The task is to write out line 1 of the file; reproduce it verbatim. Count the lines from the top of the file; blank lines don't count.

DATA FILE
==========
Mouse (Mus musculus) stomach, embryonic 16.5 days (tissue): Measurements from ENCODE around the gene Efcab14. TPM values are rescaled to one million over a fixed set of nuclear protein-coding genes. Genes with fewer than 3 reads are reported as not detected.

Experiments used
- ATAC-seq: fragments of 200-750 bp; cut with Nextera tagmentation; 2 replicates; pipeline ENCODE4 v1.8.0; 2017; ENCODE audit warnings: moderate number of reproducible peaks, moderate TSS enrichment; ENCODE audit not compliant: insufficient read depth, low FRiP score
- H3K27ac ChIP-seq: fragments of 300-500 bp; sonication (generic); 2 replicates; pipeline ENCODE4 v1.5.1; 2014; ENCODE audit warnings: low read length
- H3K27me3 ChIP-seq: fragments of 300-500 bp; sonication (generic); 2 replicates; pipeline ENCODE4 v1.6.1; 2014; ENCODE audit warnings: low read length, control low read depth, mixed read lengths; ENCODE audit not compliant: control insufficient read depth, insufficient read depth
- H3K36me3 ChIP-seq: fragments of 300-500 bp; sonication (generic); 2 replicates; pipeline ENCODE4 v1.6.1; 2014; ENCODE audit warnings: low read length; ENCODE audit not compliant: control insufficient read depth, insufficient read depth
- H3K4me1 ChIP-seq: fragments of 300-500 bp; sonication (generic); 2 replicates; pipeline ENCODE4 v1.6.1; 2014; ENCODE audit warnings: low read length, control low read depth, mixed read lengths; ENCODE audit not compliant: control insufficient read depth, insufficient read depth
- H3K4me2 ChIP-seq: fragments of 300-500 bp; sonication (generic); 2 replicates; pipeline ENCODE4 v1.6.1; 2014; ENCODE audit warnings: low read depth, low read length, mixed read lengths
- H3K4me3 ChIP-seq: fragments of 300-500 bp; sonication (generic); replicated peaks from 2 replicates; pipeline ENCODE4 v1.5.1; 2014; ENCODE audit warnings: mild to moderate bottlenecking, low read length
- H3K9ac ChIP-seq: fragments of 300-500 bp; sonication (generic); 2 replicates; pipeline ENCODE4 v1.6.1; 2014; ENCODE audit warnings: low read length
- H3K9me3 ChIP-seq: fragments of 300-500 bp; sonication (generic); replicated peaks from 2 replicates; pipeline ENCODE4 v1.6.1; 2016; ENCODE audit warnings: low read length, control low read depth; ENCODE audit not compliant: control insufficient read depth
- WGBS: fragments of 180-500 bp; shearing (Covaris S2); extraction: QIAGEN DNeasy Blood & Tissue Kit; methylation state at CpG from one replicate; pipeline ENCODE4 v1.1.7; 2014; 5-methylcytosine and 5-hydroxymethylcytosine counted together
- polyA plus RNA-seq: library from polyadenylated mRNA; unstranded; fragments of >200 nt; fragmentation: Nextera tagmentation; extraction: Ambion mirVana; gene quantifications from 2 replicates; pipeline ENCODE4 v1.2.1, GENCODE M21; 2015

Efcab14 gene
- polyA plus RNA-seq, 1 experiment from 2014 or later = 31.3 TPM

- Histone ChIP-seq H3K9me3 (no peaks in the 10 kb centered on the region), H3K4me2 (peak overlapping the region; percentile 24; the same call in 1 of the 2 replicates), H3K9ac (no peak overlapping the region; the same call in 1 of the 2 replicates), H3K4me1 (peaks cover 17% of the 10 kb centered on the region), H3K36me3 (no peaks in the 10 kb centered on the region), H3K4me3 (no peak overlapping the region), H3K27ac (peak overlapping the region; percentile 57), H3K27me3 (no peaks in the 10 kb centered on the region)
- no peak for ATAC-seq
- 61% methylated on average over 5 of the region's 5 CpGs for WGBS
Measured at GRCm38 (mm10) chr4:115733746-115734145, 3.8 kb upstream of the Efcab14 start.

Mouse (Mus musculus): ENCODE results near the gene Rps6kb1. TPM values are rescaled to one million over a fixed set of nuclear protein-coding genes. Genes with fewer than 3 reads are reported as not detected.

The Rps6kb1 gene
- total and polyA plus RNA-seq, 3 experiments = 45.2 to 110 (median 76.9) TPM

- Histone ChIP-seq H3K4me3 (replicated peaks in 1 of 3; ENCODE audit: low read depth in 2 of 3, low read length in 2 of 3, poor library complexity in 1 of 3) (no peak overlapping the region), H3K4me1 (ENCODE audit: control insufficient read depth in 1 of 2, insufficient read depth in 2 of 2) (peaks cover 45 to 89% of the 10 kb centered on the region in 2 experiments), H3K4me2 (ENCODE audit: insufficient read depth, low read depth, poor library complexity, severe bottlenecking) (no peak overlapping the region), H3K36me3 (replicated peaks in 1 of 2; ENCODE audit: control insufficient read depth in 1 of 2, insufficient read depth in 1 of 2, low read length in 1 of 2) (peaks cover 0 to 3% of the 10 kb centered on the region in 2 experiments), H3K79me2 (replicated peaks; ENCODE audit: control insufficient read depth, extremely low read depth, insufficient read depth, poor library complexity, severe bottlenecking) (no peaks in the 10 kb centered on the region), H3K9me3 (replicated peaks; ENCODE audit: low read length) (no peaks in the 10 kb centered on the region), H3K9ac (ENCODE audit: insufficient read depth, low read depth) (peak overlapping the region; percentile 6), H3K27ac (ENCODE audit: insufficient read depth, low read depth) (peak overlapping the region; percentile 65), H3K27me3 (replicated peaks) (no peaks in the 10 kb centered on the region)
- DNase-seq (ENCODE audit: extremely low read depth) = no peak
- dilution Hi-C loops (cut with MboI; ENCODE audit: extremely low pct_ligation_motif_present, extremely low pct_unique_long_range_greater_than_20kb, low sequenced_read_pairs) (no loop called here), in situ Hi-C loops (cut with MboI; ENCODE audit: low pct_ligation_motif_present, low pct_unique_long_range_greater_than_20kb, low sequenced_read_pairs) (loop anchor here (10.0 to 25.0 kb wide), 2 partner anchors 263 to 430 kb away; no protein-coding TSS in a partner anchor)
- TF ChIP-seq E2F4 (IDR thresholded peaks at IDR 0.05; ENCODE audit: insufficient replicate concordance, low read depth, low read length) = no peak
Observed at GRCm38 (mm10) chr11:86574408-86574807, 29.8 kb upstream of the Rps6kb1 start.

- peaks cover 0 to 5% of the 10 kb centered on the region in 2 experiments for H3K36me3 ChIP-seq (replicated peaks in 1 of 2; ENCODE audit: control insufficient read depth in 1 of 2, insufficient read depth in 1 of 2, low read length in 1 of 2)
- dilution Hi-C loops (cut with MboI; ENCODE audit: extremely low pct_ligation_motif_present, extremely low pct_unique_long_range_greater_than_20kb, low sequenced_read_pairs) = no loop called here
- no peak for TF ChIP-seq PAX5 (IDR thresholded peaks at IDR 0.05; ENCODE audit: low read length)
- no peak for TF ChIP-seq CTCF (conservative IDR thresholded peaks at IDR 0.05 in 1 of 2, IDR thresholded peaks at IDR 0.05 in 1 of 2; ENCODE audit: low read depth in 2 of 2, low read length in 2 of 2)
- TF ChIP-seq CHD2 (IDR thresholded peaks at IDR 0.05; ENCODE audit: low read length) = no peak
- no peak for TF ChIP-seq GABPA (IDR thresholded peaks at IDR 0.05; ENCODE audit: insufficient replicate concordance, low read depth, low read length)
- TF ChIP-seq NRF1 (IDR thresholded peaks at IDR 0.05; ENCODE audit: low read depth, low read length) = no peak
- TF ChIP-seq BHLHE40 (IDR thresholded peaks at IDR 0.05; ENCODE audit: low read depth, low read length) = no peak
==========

Mouse (Mus musculus) stomach, embryonic 16.5 days (tissue): Measurements from ENCODE around the gene Efcab14. TPM values are rescaled to one million over a fixed set of nuclear protein-coding genes. Genes with fewer than 3 reads are reported as not detected.